How to Manage Blood Pressure
The first step to managing blood pressure is to understand what the levels mean and what is considered normal, elevated, high blood pressure (hypertension) and hypertensive crisis. heart.org/BPlevels
Blood pressure is typically recorded as two numbers: 117/76. Read as “117 over 76 millimeters of mercury.”
- Systolic: The top number, the higher of the two numbers, measures the pressure in the arteries when the heart beats (when the heart muscle contracts).
- Diastolic: The bottom number, the lower of the two numbers, measures the pressure in the arteries when the heart is resting between heart beats.
Blood Pressure Categories
- Normal: systolic less than 120 mm Hg and diastolic less than 80 mm Hg
- Elevated Blood Pressure: diastolic 120 to 129 mm Hg and diastolic less than 80 mm Hg.
- High Blood Pressure (Hypertension) Stage 1: systolic 130 to 139 mm Hg or diastolic 80 to 89 mm Hg.
- High Blood Pressure (Hypertension) Stage 2: systolic 140 or higher mm Hg or diastolic 90 or higher mm Hg.
- Hypertensive Crisis (Call your doctor immediately): systolic higher than 180 mm Hg and/or diastolic higher than 120 mm Hg.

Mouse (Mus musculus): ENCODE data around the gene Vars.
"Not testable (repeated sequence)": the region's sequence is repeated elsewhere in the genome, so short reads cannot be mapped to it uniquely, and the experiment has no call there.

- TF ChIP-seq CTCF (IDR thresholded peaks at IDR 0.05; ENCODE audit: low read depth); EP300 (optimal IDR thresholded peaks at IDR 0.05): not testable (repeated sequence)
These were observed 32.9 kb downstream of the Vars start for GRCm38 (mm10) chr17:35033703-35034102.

Health care providers can take blood pressure readings and provide recommendations. Check. Change. Control. helps you track your progress in reducing blood pressure.
Tips for Success
Eat Smart: Eat a healthy diet of vegetables, fruits, whole grains, beans, legumes, nuts, plant-based proteins, lean animal proteins and fish. Limit sodium, saturated fats and added sugars. Limit sugary foods and drinks, fatty or processed meats, salty foods, refined carbohydrates and highly processed foods. heart.org/EatSmart
Move More: Physical activity helps control blood pressure, weight and stress levels. heart.org/MoveMore
Manage Weight: If you’re overweight, even a slight weight loss can reduce high blood pressure. heart.org/Weight
Don’t Smoke: Every time you smoke, vape or use tobacco, the nicotine can cause a temporary increase in blood pressure. heart.org/Tobacco
Sleep Well: Short sleep (less than 6 hours) and poor-quality sleep are associated with high blood pressure.